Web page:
By Domenic Priore

Domenic Priore is a music journalist, author and DJ based in Los Angeles. In addition to writing for some of the most recognized music rags in the world, Domenic is the author of Riot on Sunset Strip: Rock ‘n’ Roll’s Last Stand in Hollywood.

Behind the Mic: Fan Funding

Being a musician is an expensive occupation. From gas money to rental fees to gear purchases, the costs constantly seem to be racking up, and there never seems to be enough money coming in to offset the expenses.

In the past, you’d probably have to land a bunch of paying gigs (and we all know how rare those are) or sell all your merch just to pay for studio time or tour expenses. Now, you can ask your fans to help you fund your next musical endeavor.

Justin Branam's iPhone Sessions

Sites like Kickstarter.com and SellABand.com allow fans to donate money to their favorite artists and help them fund their next tour, album release or merch order. In return, the artist provides exclusive rewards, which become better as the donation amount increases. For example, a fan who donates $20 to an artist may receive an autographed copy of the finished album, but a fan who donates $1000 may get a private concert at their home.

OurStage artist Justin Branam, who was hailed as an “artist to look out for” by AOL Music, used Kickstarter to finance the making of his new album. His goal was to raise $3000, but with the help of seventy-one fans, he was able to surpass his goal by $275.

In addition to the fundraising itself,  Branam also used technology to create a unique donation incentive: an EP called iPhone Sessions. As you might have guessed, the EP was recorded entirely on Branam’s iPhone, but the album art and promo videos were created on it, as well.

One of seventeen incentives offered for donations to Justin Branam's Kickstarter project.

Branam’s campaign lasted one month and offered fans some incredible incentives, such as having their name in the new album’s liner notes, a record from Branam’s collection or a one-on-one webcam chat with him. Fans who donated money got the prize at that level and also all of the prizes for lower donation amounts (fans could earn all seventeen rewards, plus Branam’s original demo CD from when he was sixteen-years-old, for a donation of $5,000).

Fan funding is the future, and has proven to be successful for many artists like Justin Branam. Not only does it engage fans, but it is a great way to directly reward their support and generosity. Hard work on both sides will pay off,  making the relationship between fan and artist even stronger.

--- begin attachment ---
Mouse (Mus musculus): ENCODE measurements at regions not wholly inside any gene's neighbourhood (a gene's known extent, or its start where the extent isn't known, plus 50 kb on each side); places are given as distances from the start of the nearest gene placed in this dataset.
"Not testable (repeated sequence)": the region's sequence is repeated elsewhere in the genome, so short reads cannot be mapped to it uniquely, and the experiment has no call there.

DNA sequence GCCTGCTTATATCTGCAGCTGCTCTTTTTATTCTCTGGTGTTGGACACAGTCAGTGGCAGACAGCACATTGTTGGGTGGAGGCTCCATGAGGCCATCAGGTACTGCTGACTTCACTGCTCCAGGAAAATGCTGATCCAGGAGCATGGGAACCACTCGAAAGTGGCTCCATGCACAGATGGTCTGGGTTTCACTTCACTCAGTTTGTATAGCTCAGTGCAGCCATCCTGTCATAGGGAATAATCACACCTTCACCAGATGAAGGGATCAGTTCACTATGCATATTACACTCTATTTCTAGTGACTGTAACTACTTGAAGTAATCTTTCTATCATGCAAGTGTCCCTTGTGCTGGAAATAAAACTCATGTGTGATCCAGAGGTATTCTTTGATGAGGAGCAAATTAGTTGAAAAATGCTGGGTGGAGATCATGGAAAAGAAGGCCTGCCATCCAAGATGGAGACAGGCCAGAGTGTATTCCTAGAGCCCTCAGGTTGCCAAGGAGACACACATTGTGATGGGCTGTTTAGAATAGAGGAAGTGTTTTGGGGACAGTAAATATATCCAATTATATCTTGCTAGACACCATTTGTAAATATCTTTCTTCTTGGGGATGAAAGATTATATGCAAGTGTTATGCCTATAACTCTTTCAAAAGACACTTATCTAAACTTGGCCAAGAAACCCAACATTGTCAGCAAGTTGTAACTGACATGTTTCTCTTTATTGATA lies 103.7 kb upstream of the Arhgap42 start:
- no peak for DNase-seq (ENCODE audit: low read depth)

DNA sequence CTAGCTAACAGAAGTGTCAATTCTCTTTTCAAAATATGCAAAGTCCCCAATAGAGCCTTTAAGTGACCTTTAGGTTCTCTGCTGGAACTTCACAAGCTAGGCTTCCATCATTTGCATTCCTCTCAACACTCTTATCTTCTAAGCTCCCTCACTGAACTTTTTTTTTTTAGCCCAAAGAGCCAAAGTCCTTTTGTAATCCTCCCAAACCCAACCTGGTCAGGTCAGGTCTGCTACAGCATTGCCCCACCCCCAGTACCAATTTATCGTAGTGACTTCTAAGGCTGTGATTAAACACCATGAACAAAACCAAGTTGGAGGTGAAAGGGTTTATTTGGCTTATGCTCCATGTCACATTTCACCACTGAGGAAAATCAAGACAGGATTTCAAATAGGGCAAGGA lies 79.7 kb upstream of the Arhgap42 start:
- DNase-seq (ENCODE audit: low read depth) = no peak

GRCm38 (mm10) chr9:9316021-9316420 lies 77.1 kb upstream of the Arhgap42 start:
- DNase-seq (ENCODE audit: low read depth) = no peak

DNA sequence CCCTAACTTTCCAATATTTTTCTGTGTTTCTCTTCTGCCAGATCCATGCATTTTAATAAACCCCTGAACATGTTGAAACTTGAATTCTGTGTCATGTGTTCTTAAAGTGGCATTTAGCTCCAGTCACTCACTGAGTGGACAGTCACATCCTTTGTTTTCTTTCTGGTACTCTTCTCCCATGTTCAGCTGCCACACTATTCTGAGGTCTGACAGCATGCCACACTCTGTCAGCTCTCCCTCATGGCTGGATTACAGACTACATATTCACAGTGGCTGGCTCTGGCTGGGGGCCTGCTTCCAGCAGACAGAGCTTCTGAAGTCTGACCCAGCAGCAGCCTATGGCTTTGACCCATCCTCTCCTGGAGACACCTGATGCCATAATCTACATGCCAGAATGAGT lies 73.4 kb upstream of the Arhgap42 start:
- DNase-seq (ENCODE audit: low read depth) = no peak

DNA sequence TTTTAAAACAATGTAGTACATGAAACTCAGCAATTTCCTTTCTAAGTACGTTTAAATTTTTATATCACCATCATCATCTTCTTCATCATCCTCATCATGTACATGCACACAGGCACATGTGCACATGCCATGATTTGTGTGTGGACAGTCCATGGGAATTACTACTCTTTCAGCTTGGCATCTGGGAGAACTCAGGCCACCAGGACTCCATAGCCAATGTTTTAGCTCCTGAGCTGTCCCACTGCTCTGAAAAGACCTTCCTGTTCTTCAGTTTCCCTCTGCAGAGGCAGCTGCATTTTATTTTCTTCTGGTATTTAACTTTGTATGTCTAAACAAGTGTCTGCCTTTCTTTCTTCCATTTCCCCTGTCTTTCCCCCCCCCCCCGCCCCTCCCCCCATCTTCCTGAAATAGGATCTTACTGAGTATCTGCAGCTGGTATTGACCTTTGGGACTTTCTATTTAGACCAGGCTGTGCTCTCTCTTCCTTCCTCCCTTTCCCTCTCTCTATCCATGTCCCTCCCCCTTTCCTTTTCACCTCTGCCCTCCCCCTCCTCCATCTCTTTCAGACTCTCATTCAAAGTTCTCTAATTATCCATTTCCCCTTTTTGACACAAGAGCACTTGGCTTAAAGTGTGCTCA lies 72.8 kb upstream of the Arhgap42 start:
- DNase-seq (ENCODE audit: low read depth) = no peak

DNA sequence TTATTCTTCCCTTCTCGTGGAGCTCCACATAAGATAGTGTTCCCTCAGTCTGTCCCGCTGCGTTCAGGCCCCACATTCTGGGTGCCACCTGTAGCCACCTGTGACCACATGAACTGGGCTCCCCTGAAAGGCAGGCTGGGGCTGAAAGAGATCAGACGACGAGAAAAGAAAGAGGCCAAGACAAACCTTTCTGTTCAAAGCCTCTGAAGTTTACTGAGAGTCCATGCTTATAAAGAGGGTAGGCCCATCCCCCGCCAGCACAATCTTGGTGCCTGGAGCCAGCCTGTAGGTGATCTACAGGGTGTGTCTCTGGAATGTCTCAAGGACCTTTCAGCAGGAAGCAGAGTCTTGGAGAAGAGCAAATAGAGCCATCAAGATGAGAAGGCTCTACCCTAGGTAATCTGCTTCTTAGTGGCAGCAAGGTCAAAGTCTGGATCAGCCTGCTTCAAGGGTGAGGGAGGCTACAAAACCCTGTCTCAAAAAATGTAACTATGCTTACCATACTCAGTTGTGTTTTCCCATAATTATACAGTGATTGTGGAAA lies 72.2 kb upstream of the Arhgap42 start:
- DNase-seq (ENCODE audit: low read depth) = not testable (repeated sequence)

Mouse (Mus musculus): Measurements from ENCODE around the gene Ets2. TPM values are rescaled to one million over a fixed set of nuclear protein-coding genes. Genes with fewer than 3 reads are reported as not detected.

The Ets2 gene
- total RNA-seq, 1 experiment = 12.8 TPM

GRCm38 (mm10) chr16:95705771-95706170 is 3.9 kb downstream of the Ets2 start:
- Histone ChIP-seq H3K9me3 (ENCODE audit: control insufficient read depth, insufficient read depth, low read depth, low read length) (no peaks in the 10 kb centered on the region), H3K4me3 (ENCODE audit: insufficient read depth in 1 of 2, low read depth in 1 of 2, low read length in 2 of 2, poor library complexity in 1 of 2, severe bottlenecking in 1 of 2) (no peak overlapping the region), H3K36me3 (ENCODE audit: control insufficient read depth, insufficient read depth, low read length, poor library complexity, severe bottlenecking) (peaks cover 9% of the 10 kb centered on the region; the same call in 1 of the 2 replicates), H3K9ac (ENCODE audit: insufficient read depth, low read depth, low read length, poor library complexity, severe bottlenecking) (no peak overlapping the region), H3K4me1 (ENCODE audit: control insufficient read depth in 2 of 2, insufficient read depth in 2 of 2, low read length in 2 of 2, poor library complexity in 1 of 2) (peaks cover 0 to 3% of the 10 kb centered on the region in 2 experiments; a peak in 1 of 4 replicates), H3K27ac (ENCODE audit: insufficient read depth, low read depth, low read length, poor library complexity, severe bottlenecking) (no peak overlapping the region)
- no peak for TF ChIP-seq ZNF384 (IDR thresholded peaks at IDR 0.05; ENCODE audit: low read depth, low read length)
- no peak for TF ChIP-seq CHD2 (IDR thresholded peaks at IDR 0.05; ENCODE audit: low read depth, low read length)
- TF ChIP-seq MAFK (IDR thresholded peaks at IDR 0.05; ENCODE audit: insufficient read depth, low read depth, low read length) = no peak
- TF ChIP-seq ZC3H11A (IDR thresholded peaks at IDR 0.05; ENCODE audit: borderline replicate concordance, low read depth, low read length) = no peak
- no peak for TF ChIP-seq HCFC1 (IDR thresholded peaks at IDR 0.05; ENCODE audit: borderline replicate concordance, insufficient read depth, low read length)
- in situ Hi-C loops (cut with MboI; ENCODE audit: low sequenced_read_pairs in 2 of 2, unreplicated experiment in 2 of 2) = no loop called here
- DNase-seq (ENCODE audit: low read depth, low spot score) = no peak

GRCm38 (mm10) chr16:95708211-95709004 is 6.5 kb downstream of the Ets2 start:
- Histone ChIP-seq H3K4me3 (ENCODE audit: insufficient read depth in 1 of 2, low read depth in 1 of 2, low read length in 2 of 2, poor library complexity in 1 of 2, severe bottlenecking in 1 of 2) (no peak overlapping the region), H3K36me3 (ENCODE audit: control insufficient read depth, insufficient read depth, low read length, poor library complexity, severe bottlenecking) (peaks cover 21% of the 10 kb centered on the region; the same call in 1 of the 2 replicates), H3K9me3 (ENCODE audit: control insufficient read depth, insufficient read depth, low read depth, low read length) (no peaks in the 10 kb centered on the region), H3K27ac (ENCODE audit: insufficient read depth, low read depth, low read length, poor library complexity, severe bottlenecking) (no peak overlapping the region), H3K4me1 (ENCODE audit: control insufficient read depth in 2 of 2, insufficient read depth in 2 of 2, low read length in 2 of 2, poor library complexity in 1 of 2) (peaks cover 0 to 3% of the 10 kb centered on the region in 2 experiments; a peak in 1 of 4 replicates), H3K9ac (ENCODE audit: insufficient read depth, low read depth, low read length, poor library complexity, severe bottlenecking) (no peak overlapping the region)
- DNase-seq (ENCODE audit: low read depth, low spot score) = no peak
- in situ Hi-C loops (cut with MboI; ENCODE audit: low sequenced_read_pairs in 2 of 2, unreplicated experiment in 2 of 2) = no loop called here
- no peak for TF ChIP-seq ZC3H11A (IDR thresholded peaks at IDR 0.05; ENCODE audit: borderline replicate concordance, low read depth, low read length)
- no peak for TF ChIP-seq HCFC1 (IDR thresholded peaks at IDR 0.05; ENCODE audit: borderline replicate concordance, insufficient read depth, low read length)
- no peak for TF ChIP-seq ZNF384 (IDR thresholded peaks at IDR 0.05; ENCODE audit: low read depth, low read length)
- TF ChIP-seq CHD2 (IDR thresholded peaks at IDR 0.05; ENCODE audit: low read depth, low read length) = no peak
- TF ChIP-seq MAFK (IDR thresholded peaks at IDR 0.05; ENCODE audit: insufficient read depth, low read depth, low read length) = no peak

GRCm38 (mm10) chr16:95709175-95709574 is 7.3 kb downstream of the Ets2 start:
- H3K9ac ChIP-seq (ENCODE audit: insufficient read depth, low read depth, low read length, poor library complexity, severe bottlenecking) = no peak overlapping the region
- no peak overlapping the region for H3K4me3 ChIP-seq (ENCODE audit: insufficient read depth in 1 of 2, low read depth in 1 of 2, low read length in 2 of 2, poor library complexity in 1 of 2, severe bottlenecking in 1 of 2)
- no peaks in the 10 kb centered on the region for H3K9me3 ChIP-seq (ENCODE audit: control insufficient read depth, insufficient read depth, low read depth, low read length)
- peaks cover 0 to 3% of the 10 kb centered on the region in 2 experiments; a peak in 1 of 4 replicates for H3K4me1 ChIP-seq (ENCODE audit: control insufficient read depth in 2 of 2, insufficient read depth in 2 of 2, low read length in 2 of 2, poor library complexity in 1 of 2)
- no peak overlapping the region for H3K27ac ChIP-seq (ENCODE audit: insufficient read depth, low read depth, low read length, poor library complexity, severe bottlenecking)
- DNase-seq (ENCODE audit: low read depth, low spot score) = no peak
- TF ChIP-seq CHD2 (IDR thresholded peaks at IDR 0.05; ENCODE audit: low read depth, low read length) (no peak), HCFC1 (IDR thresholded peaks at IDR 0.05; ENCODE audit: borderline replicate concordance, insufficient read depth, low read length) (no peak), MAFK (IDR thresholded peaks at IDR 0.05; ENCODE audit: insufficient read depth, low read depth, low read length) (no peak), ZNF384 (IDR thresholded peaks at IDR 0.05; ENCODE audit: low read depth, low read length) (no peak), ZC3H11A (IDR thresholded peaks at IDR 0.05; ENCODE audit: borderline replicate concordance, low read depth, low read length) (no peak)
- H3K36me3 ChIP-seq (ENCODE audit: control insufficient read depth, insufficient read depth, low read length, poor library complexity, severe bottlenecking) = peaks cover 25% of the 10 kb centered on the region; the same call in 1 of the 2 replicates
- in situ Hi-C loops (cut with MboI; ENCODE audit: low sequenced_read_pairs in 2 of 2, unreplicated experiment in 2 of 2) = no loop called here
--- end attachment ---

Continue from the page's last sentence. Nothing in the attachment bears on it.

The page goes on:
Check out “Dial Tone” from Justin Branam’s iPhone Sessions!

How The West Was Won

Wes Kirkpatrick

Wes Kirkpatrick may be a new transplant on the Chicago music scene, but his acoustic, earthy rock music has already taken root. The Colorado native hunkered down in Minneapolis in 2009 to start recording his first solo record, taking his time to make sure it was done right. Rusty, dusty rock lovers will like the results. Home takes off at a good driving speed, pushed along by punchy strums, claps, finger snaps and reedy harmonies. The rippling piano line on Suspicion is a triumphant little hook that’s impossible to forget, while Opportunity stacks Kirkpatrick’s vocals to create layered, emotive balladry. Our favorite is Shoot You Down, where guitars get plugged for minor key stabs and drums rollick and roll. All grit and tumbleweeds, Kirkpatrick builds the song using the wild midwest for mortar. It’s great stuff, no matter what side of the Mississippi you hang your hat on.

GuacaMusic: Cumbia

What happens when you mix a bamboo flute with percussion instruments, some drums and a touch of maracas?

That’s easy, you get some great cumbia!

Considered by many as the queen of Afro-Caribbean rhythms, cumbia is a musical style that originated in Colombia around the eighteenth century as a celebration of the union of African and indigenous people. Its name comes from the African word “cumbé” that means fun or party, two adjectives that really describe how incredibly exciting cumbia can be.